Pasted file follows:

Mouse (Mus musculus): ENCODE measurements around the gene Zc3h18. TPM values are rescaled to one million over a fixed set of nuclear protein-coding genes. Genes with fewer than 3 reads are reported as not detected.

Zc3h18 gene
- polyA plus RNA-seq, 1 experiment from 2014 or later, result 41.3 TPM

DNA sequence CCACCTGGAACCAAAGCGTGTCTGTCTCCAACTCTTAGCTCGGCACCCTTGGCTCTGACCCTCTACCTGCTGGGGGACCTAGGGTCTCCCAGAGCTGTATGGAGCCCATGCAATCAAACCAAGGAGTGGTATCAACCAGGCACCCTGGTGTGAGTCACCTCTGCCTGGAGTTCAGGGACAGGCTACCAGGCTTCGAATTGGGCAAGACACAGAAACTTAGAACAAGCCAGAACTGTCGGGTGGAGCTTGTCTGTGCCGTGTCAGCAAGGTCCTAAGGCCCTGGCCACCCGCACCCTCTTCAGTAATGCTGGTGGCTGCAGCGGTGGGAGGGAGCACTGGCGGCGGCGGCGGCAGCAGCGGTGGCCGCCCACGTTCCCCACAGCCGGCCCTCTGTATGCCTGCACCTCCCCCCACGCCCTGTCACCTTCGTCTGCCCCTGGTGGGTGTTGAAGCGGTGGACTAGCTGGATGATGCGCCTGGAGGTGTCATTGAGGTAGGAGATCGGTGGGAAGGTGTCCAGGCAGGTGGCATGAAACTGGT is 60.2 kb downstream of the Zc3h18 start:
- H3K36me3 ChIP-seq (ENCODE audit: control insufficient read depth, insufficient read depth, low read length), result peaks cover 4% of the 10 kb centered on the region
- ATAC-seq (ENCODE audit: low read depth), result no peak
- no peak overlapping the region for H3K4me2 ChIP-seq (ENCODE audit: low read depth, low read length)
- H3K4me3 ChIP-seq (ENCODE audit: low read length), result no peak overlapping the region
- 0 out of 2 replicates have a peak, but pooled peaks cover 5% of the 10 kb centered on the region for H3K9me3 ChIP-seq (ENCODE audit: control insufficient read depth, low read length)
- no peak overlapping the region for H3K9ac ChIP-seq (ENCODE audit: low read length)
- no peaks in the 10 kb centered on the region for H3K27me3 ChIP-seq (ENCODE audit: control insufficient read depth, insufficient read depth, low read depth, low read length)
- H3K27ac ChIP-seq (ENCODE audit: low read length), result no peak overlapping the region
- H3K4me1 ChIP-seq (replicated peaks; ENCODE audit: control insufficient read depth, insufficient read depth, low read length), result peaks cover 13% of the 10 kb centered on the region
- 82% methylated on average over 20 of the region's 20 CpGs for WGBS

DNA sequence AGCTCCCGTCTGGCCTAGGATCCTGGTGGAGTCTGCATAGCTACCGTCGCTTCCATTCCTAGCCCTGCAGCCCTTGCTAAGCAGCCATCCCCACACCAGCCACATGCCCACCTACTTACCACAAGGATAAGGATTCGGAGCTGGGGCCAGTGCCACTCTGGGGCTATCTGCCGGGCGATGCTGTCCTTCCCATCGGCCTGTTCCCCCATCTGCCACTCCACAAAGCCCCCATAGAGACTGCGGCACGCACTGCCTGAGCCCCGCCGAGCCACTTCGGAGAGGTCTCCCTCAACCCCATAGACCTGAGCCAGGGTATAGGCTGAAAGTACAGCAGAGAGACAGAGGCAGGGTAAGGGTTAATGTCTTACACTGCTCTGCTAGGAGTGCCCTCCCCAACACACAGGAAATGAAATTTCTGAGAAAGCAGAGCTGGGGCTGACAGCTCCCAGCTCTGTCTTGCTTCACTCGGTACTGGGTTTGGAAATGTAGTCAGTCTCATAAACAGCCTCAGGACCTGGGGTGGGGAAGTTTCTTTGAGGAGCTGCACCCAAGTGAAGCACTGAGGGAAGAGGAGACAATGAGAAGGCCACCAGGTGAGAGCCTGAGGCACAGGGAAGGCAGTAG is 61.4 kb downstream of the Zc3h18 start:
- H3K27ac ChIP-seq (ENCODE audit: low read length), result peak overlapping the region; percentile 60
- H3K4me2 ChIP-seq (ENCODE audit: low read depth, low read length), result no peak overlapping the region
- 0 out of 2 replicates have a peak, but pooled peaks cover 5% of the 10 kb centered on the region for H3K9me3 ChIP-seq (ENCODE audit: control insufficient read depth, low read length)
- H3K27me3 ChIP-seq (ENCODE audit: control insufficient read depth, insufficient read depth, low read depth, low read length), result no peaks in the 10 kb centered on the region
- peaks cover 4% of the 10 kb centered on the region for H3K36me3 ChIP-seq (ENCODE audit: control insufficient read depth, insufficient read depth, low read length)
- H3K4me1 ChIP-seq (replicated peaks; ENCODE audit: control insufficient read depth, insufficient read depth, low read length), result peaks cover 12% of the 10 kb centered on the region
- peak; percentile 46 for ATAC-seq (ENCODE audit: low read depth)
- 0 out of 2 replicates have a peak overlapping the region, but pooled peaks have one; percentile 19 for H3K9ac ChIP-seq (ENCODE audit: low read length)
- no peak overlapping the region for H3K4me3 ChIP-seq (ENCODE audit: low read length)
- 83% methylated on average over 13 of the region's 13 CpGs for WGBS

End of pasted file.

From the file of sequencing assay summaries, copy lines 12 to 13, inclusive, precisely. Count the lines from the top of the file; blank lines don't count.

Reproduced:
- H3K27ac ChIP-seq (ENCODE audit: low read length), result no peak overlapping the region
- H3K4me1 ChIP-seq (replicated peaks; ENCODE audit: control insufficient read depth, insufficient read depth, low read length), result peaks cover 13% of the 10 kb centered on the region